So truly upgradeable ChromeOS products requires ChromeOS Flex. I was thinking that we would have ChromeOS Flex products by now – at least mini-PCs from the likes of Intel NUC, Minisforum, Beelink etc. – targeting the same crowd that Dell and Lenovo do with their Ubuntu, Fedora and CentOS laptops with Crostini but I guess Google isn’t pushing it. (No Android apps, true, but does Genymotion work on Crostini?)

    1. Totally agree that Chromebooks are compute appliances. But the current board in the Framework Chromebook is certified by Google. It has the required Titan-C chip. Clearly Framework and Google can partner for certified board upgrades else this product wouldn’t exist. 😉

    2. Flex is not a long term project … it’s just a means to move people to Chromebooks… Geeks think it’s for them so can have mega spec Chromebooks or to save old machines… there’s no real world evidence to support either only false marketing, media spin and geeks believing any old thing as usual.

      1. Two things. First, Google was an investor in Neverware and later bought the company. Saying Flex (which came from the purchase) isn’t a long term project doesn’t make sense to me. Second: I don’t mind that all you mostly do here is complain about Google, ChromeOS and Chromebooks. But then I wonder: why do you continue to use the product? At what point will you stop? I’m curious.

  4. I’m not sure I understand the ‘but …’ in the title.

    Are there ANY other Chromebooks that have an upgradable motherboard?
    Did the Chromebook you bought last month have ANY upgradable/repairable parts?

    Personally, I’m excited to see this and the Acer Chromebook Vero 514 with upgradable/repairable parts, this is a trend I can really get into and is long overdue in the Chromebook space.

    1. Totally fair point: This is the first Chromebook that’s mostly upgradable. I said “but….” because Framework has made a name for itself with a completely upgradable laptop. I don’t want folks to make the assumption that this Chromebook is. Even so, I’m excited by this too. It’s a huge positive step for those who care about sustainability and e-waste.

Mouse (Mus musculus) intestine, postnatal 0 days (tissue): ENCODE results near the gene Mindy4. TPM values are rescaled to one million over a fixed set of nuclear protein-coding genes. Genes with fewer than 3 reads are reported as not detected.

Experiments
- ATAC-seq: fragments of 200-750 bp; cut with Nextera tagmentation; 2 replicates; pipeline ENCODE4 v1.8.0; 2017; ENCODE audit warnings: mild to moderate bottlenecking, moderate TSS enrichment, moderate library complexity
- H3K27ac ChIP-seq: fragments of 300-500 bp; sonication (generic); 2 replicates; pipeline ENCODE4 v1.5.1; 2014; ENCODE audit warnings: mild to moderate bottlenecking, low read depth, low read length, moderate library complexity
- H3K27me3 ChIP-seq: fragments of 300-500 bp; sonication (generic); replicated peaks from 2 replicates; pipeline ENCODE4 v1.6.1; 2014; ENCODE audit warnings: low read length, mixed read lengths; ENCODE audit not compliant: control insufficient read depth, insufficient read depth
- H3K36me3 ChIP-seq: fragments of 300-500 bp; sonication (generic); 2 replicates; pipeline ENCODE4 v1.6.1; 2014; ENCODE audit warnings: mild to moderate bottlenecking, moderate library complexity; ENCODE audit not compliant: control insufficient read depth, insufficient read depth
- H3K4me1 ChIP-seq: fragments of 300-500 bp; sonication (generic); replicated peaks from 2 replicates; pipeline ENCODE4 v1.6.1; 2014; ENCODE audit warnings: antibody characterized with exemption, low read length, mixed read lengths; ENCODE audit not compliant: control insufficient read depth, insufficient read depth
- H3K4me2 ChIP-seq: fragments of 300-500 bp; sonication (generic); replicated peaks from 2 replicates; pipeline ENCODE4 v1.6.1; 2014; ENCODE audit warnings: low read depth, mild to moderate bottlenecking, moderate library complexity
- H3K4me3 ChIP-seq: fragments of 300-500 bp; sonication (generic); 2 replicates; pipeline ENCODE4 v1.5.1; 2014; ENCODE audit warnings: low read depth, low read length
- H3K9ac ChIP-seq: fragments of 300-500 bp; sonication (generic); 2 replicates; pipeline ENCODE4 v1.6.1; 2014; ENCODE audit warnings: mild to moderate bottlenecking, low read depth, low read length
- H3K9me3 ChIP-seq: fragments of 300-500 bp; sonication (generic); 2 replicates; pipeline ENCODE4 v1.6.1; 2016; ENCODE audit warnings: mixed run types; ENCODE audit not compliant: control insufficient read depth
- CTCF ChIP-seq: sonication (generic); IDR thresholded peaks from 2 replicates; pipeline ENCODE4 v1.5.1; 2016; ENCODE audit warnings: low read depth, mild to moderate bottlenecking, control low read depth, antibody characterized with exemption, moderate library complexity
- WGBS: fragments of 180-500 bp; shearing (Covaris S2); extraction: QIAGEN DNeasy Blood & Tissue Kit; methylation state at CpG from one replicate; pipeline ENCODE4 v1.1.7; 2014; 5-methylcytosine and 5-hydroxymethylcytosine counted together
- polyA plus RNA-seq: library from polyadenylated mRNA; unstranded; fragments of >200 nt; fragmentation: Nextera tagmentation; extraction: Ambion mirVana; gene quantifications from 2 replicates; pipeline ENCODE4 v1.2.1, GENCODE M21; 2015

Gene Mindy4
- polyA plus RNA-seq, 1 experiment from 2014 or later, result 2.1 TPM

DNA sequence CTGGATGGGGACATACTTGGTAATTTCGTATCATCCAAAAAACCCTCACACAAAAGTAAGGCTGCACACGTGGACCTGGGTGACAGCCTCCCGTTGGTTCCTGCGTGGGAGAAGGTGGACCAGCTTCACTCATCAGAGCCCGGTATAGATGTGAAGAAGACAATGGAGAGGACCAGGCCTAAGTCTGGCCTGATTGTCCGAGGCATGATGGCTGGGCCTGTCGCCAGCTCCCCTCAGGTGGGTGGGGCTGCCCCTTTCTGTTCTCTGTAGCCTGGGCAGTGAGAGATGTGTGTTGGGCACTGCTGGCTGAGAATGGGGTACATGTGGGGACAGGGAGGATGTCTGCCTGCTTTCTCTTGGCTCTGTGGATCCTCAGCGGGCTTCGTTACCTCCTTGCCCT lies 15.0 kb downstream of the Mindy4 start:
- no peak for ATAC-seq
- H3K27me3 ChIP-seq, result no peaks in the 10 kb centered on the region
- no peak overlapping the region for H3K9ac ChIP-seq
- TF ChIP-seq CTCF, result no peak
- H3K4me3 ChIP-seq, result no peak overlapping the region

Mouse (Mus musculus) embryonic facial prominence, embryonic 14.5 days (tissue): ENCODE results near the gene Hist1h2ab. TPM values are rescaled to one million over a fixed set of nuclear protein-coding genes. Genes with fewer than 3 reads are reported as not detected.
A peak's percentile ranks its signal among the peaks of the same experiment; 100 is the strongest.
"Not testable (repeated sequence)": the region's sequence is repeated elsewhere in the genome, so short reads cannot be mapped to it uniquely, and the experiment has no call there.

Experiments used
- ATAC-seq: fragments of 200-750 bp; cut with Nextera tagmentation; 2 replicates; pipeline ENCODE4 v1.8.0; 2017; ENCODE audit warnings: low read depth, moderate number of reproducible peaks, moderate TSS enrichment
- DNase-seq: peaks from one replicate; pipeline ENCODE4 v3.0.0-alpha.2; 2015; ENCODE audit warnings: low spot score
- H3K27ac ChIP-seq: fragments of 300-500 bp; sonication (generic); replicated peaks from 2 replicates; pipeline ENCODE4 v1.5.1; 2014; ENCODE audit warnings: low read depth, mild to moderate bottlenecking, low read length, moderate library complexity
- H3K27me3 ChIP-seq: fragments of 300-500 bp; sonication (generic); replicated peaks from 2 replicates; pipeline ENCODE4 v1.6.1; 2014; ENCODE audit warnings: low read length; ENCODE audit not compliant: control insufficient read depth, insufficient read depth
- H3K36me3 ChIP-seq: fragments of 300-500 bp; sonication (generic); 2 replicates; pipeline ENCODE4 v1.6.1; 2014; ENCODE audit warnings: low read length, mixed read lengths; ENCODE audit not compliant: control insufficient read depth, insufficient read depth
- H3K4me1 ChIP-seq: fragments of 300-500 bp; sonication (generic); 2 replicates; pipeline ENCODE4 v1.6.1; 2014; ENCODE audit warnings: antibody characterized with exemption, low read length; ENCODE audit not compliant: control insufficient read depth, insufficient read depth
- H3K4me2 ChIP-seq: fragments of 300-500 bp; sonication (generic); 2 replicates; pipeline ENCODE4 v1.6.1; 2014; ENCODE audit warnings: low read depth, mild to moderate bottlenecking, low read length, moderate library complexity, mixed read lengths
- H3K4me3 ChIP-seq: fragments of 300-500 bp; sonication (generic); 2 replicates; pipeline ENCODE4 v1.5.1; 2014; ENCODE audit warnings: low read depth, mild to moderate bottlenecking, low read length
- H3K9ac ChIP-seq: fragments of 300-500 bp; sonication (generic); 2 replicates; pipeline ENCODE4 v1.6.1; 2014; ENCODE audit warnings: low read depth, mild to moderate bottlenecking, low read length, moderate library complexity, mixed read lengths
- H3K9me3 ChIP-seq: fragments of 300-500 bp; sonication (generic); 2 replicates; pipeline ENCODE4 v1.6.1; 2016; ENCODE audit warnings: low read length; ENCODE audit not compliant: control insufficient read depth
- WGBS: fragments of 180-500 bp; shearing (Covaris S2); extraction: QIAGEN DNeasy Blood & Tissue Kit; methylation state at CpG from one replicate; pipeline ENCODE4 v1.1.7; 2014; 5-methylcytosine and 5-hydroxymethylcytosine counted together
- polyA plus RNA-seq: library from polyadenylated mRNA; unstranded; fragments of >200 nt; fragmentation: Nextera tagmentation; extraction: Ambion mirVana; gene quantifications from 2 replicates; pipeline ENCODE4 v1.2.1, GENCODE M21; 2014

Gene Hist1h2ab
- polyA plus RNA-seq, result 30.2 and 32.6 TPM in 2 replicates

1. Yup, I was not familiar with Framework before this announcement but to those that are, I can see your point too now.

        I had intended to buy the Acer Chromebook Vero 514 later this year but now with the Framework Chromebook option I’ll have to reconsider. It’s great to have choices though, I’m looking forward to getting either of them.

  5. Humour me here:
    Thinking about this from the viewpoint of stopping electronics, plastics etc going into landfills, you’d want this to be about keeping as much chromebook volume actually working as possible right out to their 6 or 8 year AUE. Then, you’d want as much of those machines as possible to be able to have as much of their materials as possible recycled…
    If this were truly the goal (reduce environmental harm), the focus would be on where the chromebook volume is – budget machines going into schools & any other volume markets – and possibly some enterprise purchases.
    I’d argue this means looking at the things necessary to keep budget machine working out to the AUE. The structural basics are covered in that a lot of these handle mil spec abuse by children etc.
    But RAM continues to be soldered into these machines, and while the model ranges indicate more RAM in some of these budget machines they usually aren’t even released.
    They eventually die as Google adds more baseline memory usage through things like building VMs into the platform etc – and well all go – oh Chrome OS needs 8GB RAM now.. must get new machines….